Sociologist examines the challenges of women in professional football

August 18, 2012

Women playing full-contact tackle football face challenges beyond the playing field—yet there's little research about this niche in athletics. Jennifer Carter, a University of Cincinnati doctoral student in the UC Department of Sociology, will present her research on body maintenance in women's professional football at the 107th Annual Meeting of the American Sociological Association.

Carter first began her research observing a team in the 's Alliance (WFA), but she then became a defensive back, and learned firsthand how women condition themselves for such a physically demanding sport.

"My own participation in tackle football and observation shows that women players manage their bodies both on and off the playing field through equipment selection, the management of pain and injuries, and, finally, through conditioning and strength training," says Carter.

Carter says women in professional tackle football are not only challenged by size options on their gear, but also by a lack of education when it comes to the proper fit and use of equipment, as well as the time of year when the women's football season is played.

Equipment Challenges: "Everything from helmets and shoulder pads to shoes and pants—primarily designed for male football players—pose issues for women when it comes to finding the right fit," explains Carter, who adds that gear that doesn't fit properly won't properly protect players.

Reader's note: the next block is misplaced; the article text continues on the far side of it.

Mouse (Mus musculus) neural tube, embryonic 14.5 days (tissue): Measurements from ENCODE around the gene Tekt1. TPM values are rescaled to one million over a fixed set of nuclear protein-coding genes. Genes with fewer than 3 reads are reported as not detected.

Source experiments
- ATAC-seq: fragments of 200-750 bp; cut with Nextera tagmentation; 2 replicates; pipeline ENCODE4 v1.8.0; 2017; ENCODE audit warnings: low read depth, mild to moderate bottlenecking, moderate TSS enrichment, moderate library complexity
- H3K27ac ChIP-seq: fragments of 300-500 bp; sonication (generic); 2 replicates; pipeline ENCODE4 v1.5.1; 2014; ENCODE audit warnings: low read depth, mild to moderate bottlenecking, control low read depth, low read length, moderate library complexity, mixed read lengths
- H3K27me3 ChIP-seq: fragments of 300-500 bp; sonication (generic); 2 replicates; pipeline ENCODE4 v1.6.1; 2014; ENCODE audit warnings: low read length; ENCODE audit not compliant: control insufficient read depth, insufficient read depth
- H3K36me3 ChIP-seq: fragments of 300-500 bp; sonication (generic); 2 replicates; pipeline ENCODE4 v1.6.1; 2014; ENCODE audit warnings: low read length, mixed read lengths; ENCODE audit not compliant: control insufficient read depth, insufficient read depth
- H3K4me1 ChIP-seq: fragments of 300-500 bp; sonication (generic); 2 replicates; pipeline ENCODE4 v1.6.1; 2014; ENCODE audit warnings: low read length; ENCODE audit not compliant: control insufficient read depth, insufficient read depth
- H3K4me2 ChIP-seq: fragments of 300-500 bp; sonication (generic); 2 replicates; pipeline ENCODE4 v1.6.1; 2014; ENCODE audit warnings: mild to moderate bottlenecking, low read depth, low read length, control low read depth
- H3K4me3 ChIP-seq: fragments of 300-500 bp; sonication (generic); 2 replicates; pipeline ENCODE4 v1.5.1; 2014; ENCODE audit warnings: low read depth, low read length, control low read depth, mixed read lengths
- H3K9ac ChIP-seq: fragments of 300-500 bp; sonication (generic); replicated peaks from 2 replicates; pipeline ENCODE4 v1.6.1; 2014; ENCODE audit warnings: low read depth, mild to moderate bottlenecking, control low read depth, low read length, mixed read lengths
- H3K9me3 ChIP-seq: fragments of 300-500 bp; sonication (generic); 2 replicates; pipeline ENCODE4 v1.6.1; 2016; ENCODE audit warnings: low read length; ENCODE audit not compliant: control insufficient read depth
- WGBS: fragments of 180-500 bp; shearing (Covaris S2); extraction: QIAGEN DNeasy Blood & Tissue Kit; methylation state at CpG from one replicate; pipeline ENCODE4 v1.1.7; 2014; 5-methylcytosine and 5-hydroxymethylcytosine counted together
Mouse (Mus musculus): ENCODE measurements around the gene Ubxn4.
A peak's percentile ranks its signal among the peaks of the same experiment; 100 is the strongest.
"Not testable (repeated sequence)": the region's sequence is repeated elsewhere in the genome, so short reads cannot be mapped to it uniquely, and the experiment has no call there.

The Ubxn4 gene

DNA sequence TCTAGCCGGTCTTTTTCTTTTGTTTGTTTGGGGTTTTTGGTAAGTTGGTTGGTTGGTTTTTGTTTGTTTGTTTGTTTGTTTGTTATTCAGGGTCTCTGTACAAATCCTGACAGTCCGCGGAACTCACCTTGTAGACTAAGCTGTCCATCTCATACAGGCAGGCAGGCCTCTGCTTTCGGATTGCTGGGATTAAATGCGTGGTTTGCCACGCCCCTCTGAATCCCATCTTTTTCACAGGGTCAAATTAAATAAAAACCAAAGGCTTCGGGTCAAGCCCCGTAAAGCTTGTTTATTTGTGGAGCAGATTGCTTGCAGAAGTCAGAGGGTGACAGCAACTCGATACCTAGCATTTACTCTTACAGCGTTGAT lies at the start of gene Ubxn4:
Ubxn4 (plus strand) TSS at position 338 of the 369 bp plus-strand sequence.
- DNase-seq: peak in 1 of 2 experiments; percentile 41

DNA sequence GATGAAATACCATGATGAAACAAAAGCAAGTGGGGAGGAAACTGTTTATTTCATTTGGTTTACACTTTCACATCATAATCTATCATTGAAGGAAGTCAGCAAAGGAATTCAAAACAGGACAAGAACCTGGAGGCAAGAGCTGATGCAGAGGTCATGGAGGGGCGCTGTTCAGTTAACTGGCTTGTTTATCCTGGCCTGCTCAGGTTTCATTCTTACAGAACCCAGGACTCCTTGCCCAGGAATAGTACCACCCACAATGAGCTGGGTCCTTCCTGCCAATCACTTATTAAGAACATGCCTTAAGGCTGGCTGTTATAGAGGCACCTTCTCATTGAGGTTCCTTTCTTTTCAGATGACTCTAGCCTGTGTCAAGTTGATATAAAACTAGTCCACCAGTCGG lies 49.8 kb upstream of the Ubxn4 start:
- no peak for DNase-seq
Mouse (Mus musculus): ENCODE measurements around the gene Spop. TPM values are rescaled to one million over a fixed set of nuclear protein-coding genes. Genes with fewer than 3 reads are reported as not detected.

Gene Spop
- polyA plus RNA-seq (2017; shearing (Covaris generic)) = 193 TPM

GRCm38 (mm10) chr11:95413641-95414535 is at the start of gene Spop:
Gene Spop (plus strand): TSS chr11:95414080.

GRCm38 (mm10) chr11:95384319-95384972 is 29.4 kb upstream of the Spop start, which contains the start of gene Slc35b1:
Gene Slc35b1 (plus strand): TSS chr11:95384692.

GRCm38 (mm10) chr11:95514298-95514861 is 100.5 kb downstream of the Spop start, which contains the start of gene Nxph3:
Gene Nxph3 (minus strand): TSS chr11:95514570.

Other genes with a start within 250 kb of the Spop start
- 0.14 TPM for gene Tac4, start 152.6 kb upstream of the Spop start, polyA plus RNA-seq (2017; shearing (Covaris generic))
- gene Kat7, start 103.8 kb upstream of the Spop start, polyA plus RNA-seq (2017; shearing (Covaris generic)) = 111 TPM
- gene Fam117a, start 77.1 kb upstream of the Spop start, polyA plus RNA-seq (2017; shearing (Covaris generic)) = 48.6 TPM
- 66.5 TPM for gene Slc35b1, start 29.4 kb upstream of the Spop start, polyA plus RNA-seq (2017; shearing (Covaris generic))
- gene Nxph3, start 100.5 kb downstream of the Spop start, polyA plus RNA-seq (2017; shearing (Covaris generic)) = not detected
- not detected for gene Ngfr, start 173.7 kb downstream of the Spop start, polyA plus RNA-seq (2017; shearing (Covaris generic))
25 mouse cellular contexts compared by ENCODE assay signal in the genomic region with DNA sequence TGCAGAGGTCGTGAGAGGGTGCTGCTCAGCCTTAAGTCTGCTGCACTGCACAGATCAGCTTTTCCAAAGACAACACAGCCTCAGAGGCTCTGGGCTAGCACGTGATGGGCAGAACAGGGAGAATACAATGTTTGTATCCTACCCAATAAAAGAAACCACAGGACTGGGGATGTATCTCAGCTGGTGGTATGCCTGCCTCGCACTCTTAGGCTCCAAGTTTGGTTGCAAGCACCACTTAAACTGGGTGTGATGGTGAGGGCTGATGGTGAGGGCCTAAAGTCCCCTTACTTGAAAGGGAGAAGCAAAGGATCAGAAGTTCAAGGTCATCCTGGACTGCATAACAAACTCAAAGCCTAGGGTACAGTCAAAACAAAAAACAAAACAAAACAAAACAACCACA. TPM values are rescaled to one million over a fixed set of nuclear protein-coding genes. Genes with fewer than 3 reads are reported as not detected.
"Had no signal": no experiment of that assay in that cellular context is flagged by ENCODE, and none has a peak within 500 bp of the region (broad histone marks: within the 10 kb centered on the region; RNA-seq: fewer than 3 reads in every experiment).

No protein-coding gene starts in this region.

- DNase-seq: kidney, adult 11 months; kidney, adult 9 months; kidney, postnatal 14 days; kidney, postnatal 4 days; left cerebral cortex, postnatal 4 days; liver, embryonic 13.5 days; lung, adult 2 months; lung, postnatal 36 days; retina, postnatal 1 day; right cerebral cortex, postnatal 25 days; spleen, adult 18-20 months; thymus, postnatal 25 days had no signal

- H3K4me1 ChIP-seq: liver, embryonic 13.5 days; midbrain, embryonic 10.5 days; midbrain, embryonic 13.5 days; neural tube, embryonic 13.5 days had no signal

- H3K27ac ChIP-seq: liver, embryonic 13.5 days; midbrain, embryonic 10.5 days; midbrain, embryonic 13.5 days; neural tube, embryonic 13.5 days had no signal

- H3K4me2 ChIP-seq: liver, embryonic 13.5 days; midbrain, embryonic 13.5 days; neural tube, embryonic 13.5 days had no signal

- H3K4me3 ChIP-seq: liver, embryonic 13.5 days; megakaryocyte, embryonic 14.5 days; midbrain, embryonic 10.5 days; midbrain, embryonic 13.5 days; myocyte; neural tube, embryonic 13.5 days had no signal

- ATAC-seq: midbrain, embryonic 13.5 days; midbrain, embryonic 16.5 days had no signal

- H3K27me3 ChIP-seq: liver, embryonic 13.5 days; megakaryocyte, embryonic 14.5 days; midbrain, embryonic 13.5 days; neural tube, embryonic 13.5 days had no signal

Playing Season: Carter explains that the two largest women's professional tackle football leagues, the WFA and the Independent Women's Football League (IWFL), play football during the spring season, which is considered by sporting goods stores as the offseason for football. Female football players, in turn, are affected by a lack of available equipment at their local stores, as merchants stock up on traditional spring sporting gear for baseball and track, for example.

Conditioning and Strength Training: Carter says weightlifting, cardio-conditioning, and participating in football-related drills are a necessary part of organized football for both women and men. For the female players in her study, however, Carter found that much of their offseason conditioning was completed without coach or trainer supervision. She found that while the players had access to prime training equipment, they had little knowledge or guidance on how to properly use the equipment, therefore, increasing their risk of injury and decreasing effectiveness of workouts. She also found that the women's knowledge of football-specific conditioning and strength-training was more limited.

"More specific to football, the lack of readily available opportunities for women to play at young ages, especially during high school years, contributes to a lack of knowledge of core training tenants, which young boys and men have often been exposed to over extended periods of time," Carter says.

Carter also states that societal beliefs about women's bodies affect the way they deal with pain and injuries. "While visible injuries on the field are dealt with similarly through a culture of sacrifice, off the field, women often face stigma due to visible bruising, cuts, scrapes, and other abrasions," she says.

Carter conducted her research during the 2011 season and during offseason conditioning for the 2012 season as part of her larger dissertation research which is still underway. Carter says the players she studied came from diverse backgrounds and held jobs ranging from engineers, school administrators, and nurses to factory workers and cooks. Ages on the team ranged from 18 to 33.